So now that we know some of the background, we can talk about how you can use it. First, you need a wallet. You can download the bitcoin client, but that will literally take days. I’ll have to tell you in a moment why that is. However, I would recommend an online wallet. I would highly recommend blockchain.info for this wallet. The wallet is encrypted in your browser. Encryption is very important, because without it, you’re very vulnerable to hacker attacks. Since the encryption takes place in your browser, it’s not saved on anyone’s server, and you’re taking control of the security of your money. When you get your wallet, you have two “keys”: a public key and a private key. The private key is the one you never, ever want to share with anyone. This is how you log in to your account. The public key is the one you use when you want to receive payment, or your bitcoin address. You can create multiple bitcoin addresses within the same wallet. Using different addresses within your wallet is helpful for maintaining anonymity within the bitcoin space.

The reason this is important is because every transaction is visible on the network. Your identity isn’t tied to your bitcoin address, but what people see is the from address, the to address, and how much the transaction is for. No one can see any other information. So using different address for different purposes is helpful in maintaining some semblance of anonymity when doing transactions. Going back to why I wouldn’t recommend downloading the client is because every transaction ever made is visible to the network, and therefore, all transactions need to be downloaded to your computer. There have been so many transactions on the bitcoin network, it literally takes days to download. An online wallet is much easier and faster.

So now that we’ve gone through how to use bitcoin, we can go back to the question: what is bitcoin? Not only is it a currency, it’s also a payment system, as we’ve seen from how it’s used. Transferring money is contained completely within the network, the protocol, or how we transfer the money, makes it a payment system as well as a currency.

Back to a little technical here, but what makes this better than any other currency? The ease with which money is transferred. It’s instantaneous if you want to pay a very small fee that literally equals pennies. The reason a fee is required for instant money transfers is technical, so I’ll bypass that for now. But if you don’t pay a fee, it could take quite a while for the payment to show up in the other person’s wallet, from hours to a few days. With bank account transfers, you have a 2-4 day window with which payments are processed and cleared, even if you’re doing a completely digital money transfer or with a credit/debit card. You don’t have the option to pay a tiny fee for instant money transfer.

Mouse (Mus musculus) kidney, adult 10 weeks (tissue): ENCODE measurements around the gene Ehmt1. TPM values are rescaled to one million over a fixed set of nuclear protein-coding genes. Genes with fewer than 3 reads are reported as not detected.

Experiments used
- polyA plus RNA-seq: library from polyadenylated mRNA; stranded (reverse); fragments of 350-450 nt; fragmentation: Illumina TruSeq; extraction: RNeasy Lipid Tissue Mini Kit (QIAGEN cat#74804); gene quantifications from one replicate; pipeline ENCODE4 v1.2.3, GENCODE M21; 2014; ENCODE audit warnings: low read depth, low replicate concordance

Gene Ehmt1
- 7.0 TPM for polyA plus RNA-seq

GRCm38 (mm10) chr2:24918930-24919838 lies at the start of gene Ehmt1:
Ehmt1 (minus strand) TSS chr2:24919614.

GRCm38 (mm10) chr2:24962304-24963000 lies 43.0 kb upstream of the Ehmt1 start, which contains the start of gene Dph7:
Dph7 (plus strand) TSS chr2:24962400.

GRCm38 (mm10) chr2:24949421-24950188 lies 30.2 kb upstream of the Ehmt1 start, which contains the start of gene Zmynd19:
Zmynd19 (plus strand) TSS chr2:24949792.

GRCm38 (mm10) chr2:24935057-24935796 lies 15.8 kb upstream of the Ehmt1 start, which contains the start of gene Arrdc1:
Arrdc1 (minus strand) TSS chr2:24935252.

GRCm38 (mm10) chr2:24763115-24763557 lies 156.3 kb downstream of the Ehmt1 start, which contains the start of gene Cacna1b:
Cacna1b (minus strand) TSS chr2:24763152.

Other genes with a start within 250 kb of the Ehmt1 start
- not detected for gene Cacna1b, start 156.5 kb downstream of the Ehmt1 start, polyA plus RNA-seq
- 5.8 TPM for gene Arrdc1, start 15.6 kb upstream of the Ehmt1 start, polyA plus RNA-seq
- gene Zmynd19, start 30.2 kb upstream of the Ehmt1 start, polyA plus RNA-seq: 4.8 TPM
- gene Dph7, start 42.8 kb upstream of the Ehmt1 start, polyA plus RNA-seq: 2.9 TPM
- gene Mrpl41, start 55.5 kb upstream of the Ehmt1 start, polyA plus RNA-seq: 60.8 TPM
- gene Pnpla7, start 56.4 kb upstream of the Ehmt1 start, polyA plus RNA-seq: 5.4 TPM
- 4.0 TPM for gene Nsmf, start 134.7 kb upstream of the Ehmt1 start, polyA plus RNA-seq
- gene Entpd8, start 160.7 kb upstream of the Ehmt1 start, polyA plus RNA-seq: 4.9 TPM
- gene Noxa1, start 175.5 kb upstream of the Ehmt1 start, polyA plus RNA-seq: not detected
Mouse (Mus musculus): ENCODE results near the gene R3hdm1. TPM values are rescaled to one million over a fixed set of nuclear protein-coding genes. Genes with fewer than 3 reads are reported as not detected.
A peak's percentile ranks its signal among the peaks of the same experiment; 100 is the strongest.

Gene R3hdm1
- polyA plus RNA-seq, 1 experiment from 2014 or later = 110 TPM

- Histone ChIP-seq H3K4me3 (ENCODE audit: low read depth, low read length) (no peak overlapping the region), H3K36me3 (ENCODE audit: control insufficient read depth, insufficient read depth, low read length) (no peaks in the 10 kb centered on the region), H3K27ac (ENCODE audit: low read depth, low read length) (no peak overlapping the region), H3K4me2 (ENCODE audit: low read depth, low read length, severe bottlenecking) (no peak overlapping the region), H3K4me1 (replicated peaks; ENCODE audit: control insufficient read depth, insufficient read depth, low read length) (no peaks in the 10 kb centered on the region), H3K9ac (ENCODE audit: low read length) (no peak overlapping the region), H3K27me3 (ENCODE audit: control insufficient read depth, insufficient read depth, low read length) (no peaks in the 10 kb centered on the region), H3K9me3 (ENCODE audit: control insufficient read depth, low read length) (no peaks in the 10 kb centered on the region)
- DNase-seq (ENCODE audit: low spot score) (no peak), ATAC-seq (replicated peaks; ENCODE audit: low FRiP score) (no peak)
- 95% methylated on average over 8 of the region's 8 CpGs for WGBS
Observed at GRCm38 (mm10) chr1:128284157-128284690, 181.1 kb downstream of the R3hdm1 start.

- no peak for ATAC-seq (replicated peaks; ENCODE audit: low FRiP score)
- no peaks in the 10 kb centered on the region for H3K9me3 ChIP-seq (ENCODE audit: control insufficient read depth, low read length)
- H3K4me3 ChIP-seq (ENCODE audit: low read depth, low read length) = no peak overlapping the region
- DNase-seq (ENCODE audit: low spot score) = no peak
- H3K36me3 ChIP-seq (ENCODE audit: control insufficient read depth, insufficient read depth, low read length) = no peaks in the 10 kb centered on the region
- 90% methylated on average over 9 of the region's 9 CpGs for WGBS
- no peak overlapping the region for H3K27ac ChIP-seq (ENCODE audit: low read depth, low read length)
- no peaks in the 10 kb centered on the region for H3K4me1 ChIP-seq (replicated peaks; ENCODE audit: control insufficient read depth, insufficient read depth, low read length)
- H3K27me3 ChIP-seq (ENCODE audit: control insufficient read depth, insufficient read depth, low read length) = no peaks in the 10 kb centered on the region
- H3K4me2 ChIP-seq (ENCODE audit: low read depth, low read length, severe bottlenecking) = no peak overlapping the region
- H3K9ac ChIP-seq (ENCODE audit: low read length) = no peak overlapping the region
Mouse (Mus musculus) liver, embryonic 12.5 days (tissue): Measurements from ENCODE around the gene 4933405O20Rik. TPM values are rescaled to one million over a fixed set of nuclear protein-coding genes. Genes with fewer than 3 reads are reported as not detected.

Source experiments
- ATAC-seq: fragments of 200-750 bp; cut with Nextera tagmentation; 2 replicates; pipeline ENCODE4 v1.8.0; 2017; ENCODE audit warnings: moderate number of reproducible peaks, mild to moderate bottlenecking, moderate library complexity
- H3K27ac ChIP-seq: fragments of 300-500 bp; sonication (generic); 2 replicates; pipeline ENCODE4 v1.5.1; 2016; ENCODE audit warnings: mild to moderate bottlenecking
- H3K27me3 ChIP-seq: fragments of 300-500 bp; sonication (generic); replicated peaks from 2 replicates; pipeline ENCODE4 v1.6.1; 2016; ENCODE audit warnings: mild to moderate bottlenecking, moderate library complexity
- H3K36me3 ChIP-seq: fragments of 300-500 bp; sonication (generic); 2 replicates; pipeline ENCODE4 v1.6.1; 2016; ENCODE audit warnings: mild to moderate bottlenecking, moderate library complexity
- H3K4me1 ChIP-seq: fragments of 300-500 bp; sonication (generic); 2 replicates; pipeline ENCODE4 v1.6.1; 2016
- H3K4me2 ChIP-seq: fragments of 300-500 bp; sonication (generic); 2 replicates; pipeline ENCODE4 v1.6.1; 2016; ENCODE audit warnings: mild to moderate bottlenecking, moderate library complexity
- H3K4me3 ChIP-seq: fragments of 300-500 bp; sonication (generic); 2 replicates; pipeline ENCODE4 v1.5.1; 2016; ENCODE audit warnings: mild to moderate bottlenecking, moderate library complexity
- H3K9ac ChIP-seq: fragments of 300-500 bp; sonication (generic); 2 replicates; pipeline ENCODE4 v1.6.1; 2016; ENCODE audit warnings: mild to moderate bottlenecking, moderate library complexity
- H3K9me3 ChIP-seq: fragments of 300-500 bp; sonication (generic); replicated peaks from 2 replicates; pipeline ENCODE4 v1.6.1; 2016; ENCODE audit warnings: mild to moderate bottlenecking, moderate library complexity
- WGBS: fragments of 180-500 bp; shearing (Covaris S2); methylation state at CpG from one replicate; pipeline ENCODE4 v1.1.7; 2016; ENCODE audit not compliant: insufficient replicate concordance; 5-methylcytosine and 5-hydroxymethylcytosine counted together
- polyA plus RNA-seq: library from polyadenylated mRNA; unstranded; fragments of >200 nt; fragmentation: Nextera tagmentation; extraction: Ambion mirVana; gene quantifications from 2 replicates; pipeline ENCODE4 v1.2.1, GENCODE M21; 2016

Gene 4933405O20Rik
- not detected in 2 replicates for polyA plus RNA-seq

This has actually gotten quite long, and longer than I intended for an introductory post, but I can’t think of anything I should cut out of it. I actually wish I could add more! But, there is one more important factor to discuss before I leave this post: and that’s how you can acquire bitcoins. It’s not always easy to get them! Because of laws and regulations, most companies that offer the service are having difficulties. Previously, the government hadn’t made a determination as to whether or not bitcoin is a currency. Recently, a court somewhere determined that it is, I don’t recall the case. But now, services that offer to take other currencies and give you bitcoin for them have to register as money transmitters and with FinCEN. This has created a lot of problems, because the company has to seek expensive permits in every single state, because the laws surrounding money transmission are different in each state. Most of the bitcoin exchanges are therefore having difficulties. But there is one place you can get bitcoin, and you don’t even have to link your bank account! You can go to cashintocoins. I’ve heard very good things about it. Just follow the instructions, and you get your bitcoins to your bitcoin wallet no more than 4 hours after sending the email!

I think that should be all for now! If you have any questions, let me know! I will get more into detail on some things in later posts 🙂

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4 responses to “Bitcoin: An Introductory Post

    • I can certainly explain mining in another post. It’s just very technical and filled with jargon, so I didn’t think it belonged in an introductory post ^_^ There’s a fixed amount to help with inflation. With fiat currencies, the government can just create and print more, and we can see how big of a problem it is. The greedy and already wealthy will take most of it because they have the power to, and the people on the lower end of the spectrum won’t get any.